Here I am in South Africa. I came here in 1993, shortly before the first truly democratic elections and the tearing down of the walls of apartheid. This morning, I open my email to find something from back home talking about Indigenous peoples and “educational apartheid.” I’d provide a link but I couldn’t find one, so here’s what I grabbed from that email:
The denunciation of a two-tiered system of “educational apartheid” was made by the Ontario Secondary School Teachers Federation (OSSTF). They have taken the extraordinary step of calling on all Ontario high school teachers to get their students involved in a campaign to force the government to provide basic education rights for children in First Nations communities.
The move was initiated in response to the minister’s decision to shut down a grade school in the James Bay community of Attawapiskat.
The Minister in question is Chuck Strahl, Indian Affairs. Apparently, the Ontario Public School Boards Association has also condemned Strahl’s recent statements to the United Nations. Strahl defended Canada’s refusal to sign the UN’s International Covenant on the Rights of Indigenous Peoples, but also said his government was doing loads to improve the lives of Indigenous folks in Canada.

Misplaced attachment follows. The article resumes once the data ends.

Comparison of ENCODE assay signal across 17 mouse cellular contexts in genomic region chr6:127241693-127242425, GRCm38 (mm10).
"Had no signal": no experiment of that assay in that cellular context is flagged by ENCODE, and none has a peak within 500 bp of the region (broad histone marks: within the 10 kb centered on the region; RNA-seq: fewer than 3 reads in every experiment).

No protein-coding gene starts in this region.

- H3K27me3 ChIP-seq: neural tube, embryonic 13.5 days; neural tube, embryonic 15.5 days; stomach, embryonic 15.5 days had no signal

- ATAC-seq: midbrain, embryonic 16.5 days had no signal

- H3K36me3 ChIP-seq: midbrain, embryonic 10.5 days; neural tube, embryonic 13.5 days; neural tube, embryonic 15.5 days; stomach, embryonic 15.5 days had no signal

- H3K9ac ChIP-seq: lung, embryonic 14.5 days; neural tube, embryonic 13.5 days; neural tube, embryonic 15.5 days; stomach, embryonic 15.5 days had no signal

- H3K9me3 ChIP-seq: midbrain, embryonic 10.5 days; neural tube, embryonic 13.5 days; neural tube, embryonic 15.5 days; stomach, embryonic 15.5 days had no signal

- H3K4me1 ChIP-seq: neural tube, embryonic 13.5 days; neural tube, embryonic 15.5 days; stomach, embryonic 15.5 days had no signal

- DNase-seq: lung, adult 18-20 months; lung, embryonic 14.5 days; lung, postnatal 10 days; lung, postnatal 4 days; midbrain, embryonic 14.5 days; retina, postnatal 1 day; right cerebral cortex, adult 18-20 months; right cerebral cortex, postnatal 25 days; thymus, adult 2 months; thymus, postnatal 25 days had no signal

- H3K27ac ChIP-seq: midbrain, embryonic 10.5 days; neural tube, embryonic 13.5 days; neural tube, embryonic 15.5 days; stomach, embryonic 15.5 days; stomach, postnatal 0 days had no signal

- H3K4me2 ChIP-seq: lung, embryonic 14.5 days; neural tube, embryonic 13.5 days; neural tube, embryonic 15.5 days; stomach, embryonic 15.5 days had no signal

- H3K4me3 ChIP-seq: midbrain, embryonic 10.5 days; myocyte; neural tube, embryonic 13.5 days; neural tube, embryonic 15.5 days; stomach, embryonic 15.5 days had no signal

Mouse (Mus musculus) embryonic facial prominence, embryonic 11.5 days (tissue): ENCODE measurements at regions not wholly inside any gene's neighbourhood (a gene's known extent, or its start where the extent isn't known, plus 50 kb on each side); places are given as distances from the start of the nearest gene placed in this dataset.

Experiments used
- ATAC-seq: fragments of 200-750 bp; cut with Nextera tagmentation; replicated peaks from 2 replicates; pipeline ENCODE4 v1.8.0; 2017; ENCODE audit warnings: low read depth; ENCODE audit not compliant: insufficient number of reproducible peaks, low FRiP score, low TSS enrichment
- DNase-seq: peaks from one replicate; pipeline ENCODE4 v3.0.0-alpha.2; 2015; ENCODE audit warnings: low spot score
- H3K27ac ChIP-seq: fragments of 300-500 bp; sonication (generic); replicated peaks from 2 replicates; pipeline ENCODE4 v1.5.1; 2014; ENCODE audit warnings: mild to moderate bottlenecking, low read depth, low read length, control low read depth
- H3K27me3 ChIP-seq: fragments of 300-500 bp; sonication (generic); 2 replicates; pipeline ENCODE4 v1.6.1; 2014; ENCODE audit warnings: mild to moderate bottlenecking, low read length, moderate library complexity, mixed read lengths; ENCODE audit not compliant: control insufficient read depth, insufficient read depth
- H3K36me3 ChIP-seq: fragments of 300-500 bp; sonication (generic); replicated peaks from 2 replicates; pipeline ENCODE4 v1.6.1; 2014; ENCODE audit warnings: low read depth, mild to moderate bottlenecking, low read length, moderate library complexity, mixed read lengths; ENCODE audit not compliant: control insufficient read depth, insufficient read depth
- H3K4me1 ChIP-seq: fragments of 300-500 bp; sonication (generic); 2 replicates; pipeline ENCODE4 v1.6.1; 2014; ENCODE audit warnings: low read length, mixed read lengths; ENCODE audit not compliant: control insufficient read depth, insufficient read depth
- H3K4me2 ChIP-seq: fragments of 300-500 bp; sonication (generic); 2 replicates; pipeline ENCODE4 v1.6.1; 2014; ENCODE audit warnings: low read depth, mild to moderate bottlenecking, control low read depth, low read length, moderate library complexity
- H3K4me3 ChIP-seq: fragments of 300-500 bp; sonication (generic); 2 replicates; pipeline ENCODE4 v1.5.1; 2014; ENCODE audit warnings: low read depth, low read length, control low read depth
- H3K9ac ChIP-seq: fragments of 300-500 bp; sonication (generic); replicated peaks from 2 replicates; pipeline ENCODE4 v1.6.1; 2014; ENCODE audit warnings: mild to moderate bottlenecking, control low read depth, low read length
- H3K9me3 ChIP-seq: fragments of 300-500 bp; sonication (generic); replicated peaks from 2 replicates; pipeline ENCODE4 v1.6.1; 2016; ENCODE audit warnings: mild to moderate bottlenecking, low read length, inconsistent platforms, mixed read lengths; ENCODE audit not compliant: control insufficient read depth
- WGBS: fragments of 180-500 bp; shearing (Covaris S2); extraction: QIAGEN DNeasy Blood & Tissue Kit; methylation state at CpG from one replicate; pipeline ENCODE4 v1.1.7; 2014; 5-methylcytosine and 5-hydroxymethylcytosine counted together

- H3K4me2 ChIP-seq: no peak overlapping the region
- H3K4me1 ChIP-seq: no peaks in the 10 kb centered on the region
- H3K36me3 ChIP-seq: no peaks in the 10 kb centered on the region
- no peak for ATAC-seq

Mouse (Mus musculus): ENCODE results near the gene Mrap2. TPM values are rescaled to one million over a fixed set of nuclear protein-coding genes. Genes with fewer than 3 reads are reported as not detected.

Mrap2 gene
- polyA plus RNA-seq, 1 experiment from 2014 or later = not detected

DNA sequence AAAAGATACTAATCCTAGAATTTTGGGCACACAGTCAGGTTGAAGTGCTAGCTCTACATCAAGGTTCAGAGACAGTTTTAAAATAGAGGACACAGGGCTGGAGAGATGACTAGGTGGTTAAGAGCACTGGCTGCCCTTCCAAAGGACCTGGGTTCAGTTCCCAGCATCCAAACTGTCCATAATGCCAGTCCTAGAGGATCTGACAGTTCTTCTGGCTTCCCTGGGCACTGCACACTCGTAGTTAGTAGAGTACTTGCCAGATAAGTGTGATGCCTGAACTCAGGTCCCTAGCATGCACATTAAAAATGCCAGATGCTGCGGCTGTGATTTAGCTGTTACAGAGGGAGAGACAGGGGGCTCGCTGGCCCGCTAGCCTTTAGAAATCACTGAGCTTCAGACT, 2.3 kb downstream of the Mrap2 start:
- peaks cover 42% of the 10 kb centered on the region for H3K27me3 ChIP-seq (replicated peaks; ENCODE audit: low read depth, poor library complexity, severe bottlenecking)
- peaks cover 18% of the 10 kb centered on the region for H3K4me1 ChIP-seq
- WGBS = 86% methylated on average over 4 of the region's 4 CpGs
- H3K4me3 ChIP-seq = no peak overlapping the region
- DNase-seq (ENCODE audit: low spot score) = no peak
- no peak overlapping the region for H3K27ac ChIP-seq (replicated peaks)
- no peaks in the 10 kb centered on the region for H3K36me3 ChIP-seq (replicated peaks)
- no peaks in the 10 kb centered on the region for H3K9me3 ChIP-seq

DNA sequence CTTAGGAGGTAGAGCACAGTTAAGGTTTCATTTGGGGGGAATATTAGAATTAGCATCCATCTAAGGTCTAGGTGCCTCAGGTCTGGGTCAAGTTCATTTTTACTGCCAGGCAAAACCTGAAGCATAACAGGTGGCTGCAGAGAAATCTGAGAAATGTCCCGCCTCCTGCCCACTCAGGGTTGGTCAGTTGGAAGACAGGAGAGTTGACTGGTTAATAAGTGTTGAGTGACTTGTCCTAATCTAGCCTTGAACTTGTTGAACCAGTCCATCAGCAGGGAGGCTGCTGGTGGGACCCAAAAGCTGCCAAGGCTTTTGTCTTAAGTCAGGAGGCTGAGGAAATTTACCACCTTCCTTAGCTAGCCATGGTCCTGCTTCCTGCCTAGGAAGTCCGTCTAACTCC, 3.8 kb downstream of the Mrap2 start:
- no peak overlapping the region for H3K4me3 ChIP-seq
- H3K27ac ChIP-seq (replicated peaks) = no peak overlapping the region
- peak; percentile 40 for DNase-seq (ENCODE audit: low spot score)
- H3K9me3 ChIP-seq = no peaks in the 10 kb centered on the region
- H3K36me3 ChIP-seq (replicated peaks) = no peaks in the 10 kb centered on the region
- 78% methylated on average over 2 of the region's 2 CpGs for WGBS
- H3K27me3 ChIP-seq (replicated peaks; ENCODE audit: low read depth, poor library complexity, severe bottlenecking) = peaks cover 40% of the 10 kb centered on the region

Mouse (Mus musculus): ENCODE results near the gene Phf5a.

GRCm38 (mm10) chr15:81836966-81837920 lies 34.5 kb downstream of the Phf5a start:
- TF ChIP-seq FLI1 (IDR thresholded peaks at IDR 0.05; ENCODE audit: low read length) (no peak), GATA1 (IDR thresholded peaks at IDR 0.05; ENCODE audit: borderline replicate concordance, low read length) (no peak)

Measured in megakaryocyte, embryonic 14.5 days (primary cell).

Bull roar, according to some of those Indigenous folks. Here’s a link to that story:
“I see that after 500 years, colonialism is still very much alive in Canada,” said Chief Picard of the Assembly of the First Nations of Quebec and Labrador. “In spite of the existence of our ancestral rights, the reality is that the governments continue to alienate our territories, and to deny, or extinguish without hesitation, our rights and our titles.”
To Picard and other indigenous leaders of Canada, it’s not for the Canadian government to decide what kind of development their people need, it’s the right of the indigenous communities to choose their own way of life.
“Canada’s economy is based on the colonial doctrine of discovery,” said Chief Arthur Manuel of the Indigenous Network of Economies and Trade, an organization based in British Columbia. “It’s all about stealing land from the indigenous people. It doesn’t want to recognize the Declaration because [the Declaration] recognizes our human rights.”
Coming here makes it much more difficult for me to accept or ignore those lame excuses by Canadians who allow their governments after government to get away with this bilge.